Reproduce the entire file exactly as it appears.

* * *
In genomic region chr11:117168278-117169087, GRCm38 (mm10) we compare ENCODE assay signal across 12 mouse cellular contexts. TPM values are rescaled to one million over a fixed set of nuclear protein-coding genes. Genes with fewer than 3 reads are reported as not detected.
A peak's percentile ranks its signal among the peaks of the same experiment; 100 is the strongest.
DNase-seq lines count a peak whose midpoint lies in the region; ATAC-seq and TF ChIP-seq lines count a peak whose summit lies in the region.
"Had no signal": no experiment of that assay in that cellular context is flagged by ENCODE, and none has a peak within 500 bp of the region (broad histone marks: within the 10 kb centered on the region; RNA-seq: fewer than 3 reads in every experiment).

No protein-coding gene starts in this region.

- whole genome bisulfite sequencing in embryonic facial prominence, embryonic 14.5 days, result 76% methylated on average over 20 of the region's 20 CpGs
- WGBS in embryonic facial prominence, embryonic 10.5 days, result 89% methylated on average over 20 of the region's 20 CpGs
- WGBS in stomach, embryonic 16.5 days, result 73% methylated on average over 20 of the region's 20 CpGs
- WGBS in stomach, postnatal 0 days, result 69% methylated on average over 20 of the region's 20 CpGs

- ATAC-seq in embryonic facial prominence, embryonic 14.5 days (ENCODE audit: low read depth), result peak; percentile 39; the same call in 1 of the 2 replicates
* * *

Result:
In genomic region chr11:117168278-117169087, GRCm38 (mm10) we compare ENCODE assay signal across 12 mouse cellular contexts. TPM values are rescaled to one million over a fixed set of nuclear protein-coding genes. Genes with fewer than 3 reads are reported as not detected.
A peak's percentile ranks its signal among the peaks of the same experiment; 100 is the strongest.
DNase-seq lines count a peak whose midpoint lies in the region; ATAC-seq and TF ChIP-seq lines count a peak whose summit lies in the region.
"Had no signal": no experiment of that assay in that cellular context is flagged by ENCODE, and none has a peak within 500 bp of the region (broad histone marks: within the 10 kb centered on the region; RNA-seq: fewer than 3 reads in every experiment).

No protein-coding gene starts in this region.

- whole genome bisulfite sequencing in embryonic facial prominence, embryonic 14.5 days, result 76% methylated on average over 20 of the region's 20 CpGs
- WGBS in embryonic facial prominence, embryonic 10.5 days, result 89% methylated on average over 20 of the region's 20 CpGs
- WGBS in stomach, embryonic 16.5 days, result 73% methylated on average over 20 of the region's 20 CpGs
- WGBS in stomach, postnatal 0 days, result 69% methylated on average over 20 of the region's 20 CpGs

- ATAC-seq in embryonic facial prominence, embryonic 14.5 days (ENCODE audit: low read depth), result peak; percentile 39; the same call in 1 of the 2 replicates